Emily Wolfe talks her journey to the stage, becoming friends with her songs, and rock in 2019

Texas musician Emily Wolfe talks songwriting, being a rock artist in 2019, and her hopes to return rock 'n' roll to the industry


Austin J. Yerington, Arts Reporter

Emily Wolfe plans to bring intense lyrics, in-your-face vocals, and “sticky” guitar riffs— as she calls them — to the Mill tonight at 7 p.m. The journey to her sound hasn’t always been hers, but after years of playing and songwriting, Wolfe says she is doing exactly what she wants to now. 

“Over the past couple years, I’ve figured out with what I like and what I don’t like. It’s kind of a reflection of knowing what I want to with my music and my sound,” Wolfe said. “I know where I want to go and what I want to sound like.”

This year, rock isn’t among the most popular genres on the billboards, and as a musician of the genre, Wolfe said being a rock artist right now is difficult, yet rewarding. 

“It’s been pretty challenging but fun, trying to garner attention on something people aren’t used to hearing, like rock,” Wolfe said. “I still think rock will make a comeback, and I would love to be a part of that comeback.”

The hope of being one of the pioneers of rock is not something Wolfe takes lightly; the idea of being a pioneer in any field helps push Wolfe’s music in new ways. 

“I feel like what I want to say with my entire career is to just try your best to be a pioneer in whatever your field is,” Wolfe said. “I would love to be a part of the movement that brings rock back. That’s what my mission is at the moment, and I think it’s working out.”

This mission to bring rock back has been a long one for Wolfe, who picked up a guitar for the first time at age five. However, Wolfe was afraid of writing music for a long time. 

“I’ve played music forever. I just never wrote music,” Wolfe said. “I just couldn’t see myself, as a teen, doing this for a career because I was so shy.”

At 15 years old, while sitting in bed listening to a Rogue Waves album, Wolfe felt a newly lit flame inside herself.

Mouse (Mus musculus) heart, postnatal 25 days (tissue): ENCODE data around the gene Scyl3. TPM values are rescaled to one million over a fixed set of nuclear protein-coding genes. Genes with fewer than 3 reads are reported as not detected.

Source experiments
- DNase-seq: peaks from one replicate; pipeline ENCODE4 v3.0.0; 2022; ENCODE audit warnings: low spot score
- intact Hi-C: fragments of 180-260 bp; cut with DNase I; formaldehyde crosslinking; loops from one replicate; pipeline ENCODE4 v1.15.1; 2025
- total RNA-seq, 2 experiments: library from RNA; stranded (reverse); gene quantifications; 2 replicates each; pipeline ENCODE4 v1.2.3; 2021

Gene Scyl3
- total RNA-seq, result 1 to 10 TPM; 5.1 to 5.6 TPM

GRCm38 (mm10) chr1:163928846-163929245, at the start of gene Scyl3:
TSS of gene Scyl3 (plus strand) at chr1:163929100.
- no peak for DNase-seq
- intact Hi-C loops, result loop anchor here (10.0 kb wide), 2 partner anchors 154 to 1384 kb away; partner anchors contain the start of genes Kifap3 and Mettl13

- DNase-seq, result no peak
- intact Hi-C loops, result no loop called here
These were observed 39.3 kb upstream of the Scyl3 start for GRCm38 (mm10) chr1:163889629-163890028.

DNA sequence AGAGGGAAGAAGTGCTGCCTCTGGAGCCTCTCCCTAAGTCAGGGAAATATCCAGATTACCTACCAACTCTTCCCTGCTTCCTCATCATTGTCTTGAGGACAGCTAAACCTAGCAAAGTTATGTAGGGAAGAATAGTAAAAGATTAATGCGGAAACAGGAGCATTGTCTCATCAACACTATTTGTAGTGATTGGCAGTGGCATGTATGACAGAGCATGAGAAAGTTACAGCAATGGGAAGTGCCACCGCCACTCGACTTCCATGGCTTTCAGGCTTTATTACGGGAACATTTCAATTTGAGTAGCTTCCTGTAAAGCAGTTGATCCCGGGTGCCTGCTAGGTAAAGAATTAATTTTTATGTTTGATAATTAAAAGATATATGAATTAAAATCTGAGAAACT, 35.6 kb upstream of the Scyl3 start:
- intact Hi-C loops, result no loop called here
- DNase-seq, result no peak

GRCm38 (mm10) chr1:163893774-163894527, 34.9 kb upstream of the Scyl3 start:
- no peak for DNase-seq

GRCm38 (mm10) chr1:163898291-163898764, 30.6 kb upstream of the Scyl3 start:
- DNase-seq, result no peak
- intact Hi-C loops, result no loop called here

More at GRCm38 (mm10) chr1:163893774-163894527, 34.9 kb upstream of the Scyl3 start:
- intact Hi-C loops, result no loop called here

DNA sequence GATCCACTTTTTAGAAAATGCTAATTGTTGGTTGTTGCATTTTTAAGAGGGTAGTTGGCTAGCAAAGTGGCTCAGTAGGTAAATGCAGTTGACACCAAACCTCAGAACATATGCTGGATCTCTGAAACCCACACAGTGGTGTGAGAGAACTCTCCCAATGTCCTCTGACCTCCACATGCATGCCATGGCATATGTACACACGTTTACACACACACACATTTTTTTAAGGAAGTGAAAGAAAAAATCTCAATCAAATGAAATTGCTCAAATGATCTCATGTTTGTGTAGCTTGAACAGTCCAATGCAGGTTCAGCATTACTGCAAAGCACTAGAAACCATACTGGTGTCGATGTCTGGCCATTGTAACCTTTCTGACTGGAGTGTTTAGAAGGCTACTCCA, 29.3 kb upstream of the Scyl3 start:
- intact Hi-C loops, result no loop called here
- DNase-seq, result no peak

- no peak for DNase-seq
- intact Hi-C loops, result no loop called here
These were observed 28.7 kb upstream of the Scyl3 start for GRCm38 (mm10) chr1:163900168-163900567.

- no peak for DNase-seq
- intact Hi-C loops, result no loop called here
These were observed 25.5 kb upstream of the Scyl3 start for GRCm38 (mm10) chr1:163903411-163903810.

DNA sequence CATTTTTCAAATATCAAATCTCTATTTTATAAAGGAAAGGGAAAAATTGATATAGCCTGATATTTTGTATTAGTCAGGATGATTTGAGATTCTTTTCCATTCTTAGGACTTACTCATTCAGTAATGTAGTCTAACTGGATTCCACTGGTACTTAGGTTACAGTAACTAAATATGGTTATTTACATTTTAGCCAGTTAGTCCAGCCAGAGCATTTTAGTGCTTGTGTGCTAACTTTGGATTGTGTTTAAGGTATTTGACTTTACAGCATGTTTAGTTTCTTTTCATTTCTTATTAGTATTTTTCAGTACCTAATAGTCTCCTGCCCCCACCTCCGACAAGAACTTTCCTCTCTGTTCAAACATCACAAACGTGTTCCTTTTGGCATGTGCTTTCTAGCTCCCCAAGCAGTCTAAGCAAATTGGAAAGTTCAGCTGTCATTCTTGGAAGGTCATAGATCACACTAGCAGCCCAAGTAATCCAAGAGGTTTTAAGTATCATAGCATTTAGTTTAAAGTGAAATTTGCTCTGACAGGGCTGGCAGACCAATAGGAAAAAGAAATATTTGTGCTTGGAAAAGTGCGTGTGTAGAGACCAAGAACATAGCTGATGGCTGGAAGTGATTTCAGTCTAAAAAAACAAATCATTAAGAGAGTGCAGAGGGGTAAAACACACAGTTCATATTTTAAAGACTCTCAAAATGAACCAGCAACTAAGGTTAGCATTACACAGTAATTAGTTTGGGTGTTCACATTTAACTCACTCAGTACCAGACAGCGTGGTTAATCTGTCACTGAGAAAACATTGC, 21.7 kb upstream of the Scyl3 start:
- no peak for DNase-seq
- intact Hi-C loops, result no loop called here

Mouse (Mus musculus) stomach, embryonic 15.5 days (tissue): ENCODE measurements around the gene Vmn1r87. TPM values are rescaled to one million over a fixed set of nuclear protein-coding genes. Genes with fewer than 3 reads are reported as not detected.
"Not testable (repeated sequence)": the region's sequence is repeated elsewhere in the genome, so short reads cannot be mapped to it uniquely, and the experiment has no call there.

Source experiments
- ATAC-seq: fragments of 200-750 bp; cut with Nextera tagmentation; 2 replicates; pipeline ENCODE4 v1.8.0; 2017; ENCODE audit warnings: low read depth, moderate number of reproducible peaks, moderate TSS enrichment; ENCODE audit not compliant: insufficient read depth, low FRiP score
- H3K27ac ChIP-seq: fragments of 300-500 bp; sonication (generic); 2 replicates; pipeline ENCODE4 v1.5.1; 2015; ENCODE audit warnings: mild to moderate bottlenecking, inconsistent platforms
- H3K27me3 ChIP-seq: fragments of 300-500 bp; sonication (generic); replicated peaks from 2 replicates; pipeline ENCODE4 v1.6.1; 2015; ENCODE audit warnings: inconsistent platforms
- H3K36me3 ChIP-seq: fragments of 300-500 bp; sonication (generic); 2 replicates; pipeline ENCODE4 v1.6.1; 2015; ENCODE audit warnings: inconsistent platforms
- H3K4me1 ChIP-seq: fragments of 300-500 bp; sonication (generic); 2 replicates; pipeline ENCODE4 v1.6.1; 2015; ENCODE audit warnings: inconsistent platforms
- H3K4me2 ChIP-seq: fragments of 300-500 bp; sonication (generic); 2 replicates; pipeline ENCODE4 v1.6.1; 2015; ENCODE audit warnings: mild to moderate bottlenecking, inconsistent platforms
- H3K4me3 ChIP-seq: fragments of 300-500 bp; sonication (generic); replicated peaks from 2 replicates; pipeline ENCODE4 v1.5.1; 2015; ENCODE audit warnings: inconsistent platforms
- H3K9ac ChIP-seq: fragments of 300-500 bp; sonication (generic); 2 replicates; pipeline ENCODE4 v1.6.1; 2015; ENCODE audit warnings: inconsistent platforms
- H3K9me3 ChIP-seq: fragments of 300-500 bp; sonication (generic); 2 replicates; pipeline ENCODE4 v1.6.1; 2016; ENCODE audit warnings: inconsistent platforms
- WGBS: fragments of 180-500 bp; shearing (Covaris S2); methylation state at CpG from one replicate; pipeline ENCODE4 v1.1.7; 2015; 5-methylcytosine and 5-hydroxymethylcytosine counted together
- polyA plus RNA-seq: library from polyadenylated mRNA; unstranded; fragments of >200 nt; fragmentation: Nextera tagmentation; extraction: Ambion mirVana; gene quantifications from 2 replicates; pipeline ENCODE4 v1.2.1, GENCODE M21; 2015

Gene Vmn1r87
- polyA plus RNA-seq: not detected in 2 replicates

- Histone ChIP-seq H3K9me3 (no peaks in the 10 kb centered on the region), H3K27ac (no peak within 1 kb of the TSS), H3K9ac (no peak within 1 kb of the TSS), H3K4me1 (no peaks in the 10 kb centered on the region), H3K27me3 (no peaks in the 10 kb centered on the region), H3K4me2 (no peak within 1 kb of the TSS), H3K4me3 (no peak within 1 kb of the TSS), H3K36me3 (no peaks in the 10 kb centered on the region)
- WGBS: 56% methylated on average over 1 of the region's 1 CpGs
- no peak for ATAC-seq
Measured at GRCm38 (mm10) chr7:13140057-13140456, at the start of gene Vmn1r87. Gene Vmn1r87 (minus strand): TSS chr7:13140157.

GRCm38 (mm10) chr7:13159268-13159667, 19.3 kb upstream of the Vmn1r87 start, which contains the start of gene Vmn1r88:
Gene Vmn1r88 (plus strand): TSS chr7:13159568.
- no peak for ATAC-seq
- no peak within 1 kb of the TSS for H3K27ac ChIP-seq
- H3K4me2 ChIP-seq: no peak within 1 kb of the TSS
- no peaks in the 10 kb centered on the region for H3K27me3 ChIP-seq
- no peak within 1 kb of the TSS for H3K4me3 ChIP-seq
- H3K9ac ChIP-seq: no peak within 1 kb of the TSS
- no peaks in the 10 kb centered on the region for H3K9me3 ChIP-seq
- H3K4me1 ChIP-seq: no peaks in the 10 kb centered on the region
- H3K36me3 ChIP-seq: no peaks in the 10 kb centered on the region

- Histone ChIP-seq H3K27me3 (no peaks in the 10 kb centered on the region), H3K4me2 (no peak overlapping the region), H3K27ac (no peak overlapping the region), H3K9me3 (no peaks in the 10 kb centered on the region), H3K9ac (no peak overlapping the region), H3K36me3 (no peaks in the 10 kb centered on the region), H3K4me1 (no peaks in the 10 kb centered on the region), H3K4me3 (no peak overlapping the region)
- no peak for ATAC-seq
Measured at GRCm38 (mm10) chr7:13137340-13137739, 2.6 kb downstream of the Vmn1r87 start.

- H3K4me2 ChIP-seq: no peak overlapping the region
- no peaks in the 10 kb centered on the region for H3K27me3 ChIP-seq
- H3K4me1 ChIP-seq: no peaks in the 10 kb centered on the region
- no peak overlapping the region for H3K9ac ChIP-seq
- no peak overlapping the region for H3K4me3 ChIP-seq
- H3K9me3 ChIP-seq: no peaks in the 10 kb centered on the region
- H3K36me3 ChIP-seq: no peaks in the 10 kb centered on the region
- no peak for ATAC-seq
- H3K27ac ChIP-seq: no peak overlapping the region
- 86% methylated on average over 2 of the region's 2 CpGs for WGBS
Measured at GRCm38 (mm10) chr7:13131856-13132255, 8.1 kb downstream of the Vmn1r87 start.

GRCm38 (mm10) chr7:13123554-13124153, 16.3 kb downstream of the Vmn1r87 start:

“It was so weird. It just unlocked this motivation in me to make my own music,” Wolfe said. “It was one of those records that just hit me in the chest.”

After that, Wolfe kept writing. The themes of her music have a wide range, but the use of relationships within them truly stands out. 

“I think I’ve realized, for me, that taking care of relationships and the people in my life that I value, is the most important thing,” Wolfe said. “So a lot of songs are reflections of the past and how I’ve been in relationships and friendships.”

These songs can reflect parts in an artist’s life that have long passed, and for Wolfe, revisiting these songs became a way to form a new connections with them. 

“At first, it was kind of weird, because it was like, I’m past this point in my life, but then I [with] realized these songs, I just needed to form a new relationship with them,” Wolfe said. “I’ve had to make friends with them again.”

But the experience of performing live for an audience is something that makes the challenges worth it, Wolfe said. 

“Being an artist in the industry is about how far can you get, how much money you’re making. It’s very business oriented,” Wolfe said. “But to me, the people who listen to the music and come out to the shows, that’s the most important thing. Everything else doesn’t really matter to me.”

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